Plans to offer 5,000 three-month visas for foreign HGV drivers are “insufficient” and the “equivalent of throwing a thimble of water on a bonfire” to address supply issues in the lead up to Christmas, business groups have said.
As well as lorry drivers, the government's temporary visa scheme will see 5,500 poultry workers allowed to take up employment in the UK until Christmas Eve, in a bid to keep supermarket shelves stocked with turkeys and tackle delivery difficulties at petrol stations.
The intervention came amid scenes of lengthy queues at petrol stations after a shortage of fuel tanker drivers forced some retailers to shut their pumps and ration sales.
The shortage of heavy goods vehicle drivers has been exacerbated by the Covid-19 pandemic, although there have been long-term issues in the UK with labour numbers amid an ageing workforce, low wages and poor truck stop conditions.
Speaking on Sunday, Transport Secretary Grant Shapps admitted he had done something he “didn’t necessarily want to do” in allowing foreign workers to fill the workforce gaps, having only on Friday rallied against the idea of temporary visas, but said the changes would “ensure preparations remain on track” for the festive season.
Mr Shapps also accused a haulage group of sparking petrol station queues by leaking comments from BP bosses about supply concerns.
People queued for fuel from dawn, while some pumps in parts of the country ran dry, ITV News Correspondent Rachel Younger reported on Saturday's News At Ten
Retailers had warned the government that it had just 10 days to save Christmas from “significant disruption” due to a shortfall of about 90,000 drivers in the freight sector.
Industry groups the Food and Drink Federation and Logistics UK both welcomed the visa changes, with federation chief Ian Wright calling the measures “pragmatic”.
While industry groups such as the British Retail Consortium (BRC) and the British Chamber of Commerce (BCC) criticised the scope of the package of measures, others saw them as a step back from the prime minister’s ambitions to create a high-wage, high-skilled post-Brexit economy.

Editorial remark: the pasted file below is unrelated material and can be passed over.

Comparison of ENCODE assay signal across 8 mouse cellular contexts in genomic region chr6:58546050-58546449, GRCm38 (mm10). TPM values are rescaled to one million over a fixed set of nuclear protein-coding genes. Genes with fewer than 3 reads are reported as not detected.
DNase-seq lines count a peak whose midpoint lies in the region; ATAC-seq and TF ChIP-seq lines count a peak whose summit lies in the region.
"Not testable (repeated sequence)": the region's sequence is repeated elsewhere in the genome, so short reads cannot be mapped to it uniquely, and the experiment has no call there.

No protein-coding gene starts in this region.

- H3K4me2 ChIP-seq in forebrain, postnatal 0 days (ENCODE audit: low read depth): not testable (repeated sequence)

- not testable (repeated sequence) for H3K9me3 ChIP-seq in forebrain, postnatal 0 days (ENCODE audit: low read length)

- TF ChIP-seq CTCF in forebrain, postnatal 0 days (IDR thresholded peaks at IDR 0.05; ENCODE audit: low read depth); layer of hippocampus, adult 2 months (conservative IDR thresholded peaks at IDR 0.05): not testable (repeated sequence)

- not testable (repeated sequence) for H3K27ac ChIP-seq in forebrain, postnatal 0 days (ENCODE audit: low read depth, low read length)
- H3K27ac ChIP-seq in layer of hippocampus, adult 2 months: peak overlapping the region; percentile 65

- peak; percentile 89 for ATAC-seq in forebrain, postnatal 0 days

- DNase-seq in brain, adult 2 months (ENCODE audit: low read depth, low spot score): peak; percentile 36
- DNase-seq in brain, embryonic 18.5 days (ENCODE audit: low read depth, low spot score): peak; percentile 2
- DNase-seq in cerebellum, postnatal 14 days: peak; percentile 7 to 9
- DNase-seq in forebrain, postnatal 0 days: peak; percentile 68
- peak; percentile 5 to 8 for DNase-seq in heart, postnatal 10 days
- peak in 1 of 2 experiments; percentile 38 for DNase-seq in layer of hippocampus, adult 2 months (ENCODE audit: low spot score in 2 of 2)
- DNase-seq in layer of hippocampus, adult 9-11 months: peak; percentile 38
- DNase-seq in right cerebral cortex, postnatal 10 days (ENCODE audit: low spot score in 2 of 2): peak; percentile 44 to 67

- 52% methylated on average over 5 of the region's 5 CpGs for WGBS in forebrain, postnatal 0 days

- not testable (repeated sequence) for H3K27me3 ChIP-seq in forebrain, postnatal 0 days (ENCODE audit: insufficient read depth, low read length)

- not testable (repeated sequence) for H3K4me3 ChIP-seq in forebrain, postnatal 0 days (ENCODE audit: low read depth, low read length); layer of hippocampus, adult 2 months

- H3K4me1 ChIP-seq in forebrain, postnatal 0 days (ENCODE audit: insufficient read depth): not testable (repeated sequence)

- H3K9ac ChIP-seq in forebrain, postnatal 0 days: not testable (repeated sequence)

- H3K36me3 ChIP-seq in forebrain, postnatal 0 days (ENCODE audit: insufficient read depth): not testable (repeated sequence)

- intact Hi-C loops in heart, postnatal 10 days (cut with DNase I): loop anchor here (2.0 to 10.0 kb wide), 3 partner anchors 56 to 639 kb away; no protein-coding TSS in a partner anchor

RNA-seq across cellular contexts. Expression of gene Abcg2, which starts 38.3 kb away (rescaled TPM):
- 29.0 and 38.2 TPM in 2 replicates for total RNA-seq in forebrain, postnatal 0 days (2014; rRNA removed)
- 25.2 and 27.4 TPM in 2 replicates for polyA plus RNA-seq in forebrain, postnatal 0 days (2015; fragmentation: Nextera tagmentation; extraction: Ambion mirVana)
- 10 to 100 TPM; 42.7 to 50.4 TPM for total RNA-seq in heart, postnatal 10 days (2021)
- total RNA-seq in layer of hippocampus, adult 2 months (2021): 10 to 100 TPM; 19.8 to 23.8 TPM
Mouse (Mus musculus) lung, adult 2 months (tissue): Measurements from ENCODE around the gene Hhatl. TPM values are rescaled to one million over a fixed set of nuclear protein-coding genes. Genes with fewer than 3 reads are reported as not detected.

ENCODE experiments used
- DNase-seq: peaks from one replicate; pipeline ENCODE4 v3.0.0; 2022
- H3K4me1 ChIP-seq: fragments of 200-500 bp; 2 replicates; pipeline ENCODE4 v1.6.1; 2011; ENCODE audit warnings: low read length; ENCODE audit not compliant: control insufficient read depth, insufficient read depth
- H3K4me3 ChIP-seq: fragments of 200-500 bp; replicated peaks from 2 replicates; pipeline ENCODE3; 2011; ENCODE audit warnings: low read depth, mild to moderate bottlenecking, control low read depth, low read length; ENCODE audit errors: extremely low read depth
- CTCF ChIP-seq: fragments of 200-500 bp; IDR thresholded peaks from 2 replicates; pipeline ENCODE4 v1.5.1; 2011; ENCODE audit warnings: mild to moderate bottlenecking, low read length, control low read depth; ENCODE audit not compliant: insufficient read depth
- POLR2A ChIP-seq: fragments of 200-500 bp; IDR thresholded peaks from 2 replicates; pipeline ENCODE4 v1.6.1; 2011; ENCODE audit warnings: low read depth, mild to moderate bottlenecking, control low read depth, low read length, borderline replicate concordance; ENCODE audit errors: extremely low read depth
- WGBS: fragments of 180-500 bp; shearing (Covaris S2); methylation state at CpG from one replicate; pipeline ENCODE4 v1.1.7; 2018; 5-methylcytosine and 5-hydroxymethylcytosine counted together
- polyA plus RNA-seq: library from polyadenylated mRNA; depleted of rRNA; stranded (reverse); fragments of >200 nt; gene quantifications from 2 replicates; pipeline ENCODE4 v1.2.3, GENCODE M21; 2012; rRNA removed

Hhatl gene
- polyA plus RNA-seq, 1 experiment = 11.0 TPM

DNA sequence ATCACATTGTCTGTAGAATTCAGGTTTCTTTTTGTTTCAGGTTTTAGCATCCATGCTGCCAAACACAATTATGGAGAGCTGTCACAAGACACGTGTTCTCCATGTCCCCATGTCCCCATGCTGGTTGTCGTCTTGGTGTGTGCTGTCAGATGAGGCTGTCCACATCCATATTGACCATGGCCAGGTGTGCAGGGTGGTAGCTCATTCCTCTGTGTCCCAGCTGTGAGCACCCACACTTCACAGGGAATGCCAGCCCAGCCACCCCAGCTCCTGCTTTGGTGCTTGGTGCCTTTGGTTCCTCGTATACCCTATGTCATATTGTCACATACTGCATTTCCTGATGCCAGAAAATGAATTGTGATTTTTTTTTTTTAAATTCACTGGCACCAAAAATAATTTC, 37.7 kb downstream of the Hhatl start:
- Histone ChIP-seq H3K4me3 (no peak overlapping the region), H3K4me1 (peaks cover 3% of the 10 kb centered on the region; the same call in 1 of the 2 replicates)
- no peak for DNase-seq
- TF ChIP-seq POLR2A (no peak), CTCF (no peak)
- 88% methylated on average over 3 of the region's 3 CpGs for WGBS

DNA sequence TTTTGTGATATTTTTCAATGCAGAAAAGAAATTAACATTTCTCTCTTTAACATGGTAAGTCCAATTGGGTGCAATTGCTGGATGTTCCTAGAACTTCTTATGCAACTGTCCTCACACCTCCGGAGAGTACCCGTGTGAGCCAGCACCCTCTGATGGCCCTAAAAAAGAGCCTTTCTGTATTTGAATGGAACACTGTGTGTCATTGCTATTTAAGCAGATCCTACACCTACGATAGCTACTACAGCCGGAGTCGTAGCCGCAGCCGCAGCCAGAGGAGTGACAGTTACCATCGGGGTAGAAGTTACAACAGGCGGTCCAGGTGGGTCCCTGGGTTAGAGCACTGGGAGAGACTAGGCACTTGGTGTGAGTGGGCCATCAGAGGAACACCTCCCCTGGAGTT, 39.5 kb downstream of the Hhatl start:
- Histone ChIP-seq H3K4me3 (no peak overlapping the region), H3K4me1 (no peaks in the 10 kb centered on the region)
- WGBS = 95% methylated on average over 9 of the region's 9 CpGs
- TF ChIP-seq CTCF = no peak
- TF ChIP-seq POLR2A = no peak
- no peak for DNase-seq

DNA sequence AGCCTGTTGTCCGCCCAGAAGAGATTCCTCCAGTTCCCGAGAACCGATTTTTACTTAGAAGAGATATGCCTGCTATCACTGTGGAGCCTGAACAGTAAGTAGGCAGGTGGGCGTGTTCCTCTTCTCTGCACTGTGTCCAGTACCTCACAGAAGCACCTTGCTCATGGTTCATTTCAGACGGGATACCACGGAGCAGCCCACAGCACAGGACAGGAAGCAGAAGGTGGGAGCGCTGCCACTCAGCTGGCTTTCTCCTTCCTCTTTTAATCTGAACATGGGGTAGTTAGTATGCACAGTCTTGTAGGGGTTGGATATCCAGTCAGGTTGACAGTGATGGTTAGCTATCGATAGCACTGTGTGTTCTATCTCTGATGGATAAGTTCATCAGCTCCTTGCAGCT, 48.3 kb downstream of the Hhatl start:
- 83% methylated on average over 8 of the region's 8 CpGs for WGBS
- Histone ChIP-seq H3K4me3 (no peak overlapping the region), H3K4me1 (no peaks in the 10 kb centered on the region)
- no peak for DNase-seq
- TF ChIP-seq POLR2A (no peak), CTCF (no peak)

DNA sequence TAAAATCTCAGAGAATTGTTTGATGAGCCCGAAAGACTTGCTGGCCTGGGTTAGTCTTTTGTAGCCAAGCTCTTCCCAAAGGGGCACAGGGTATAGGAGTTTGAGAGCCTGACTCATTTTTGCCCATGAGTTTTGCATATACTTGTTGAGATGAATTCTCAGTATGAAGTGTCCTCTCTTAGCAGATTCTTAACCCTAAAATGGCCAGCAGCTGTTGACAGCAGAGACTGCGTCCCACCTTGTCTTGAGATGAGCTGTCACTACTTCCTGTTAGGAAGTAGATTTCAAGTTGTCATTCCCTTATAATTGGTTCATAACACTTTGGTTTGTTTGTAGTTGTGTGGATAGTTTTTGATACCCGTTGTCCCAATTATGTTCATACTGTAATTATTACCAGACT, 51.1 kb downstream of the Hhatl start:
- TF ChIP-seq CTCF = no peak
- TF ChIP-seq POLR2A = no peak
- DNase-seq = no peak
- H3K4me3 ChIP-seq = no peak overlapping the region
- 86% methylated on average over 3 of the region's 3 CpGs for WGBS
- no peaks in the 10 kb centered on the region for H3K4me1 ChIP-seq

BCC President Baroness McGregor-Smith said the changes were the “equivalent of throwing a thimble of water on a bonfire” as it would “not be enough to address the scale of the problem”.
“Even if these short-term opportunities attract the maximum amount of people allowed under the scheme, it will not be enough to address the scale of the problem that has now developed in our supply chains," she said.
The Conservative peer added that consumers and businesses faced “another less than happy Christmas” due to the visa offer being “insufficient”.
Will temporary visas for foreign HGV drivers solve the problem? - ITV News Correspondent Rebecca Barry
Andrew Opie, a director at the BRC, said the limit of 5,000 HGV visas would do “little to alleviate the current shortfall” and called for visas to be extended to “all sectors of the retail industry”.
He added: “Supermarkets alone have estimated they need at least 15,000 HGV drivers for their businesses to be able to operate at full capacity ahead of Christmas and avoid disruption or availability issues.”
The relaxation of immigration rules was welcomed by other industry groups, however, with Food and Drink Federation chief Ian Wright calling the measures “pragmatic”, while Logistics UK said it showed Government had listened to hauliers’ concerns.
Richard Walker, managing director at Iceland supermarket, called the announcement “critical” and pushed for shop staff and other key workers to be fast-tracked past petrol pump queues.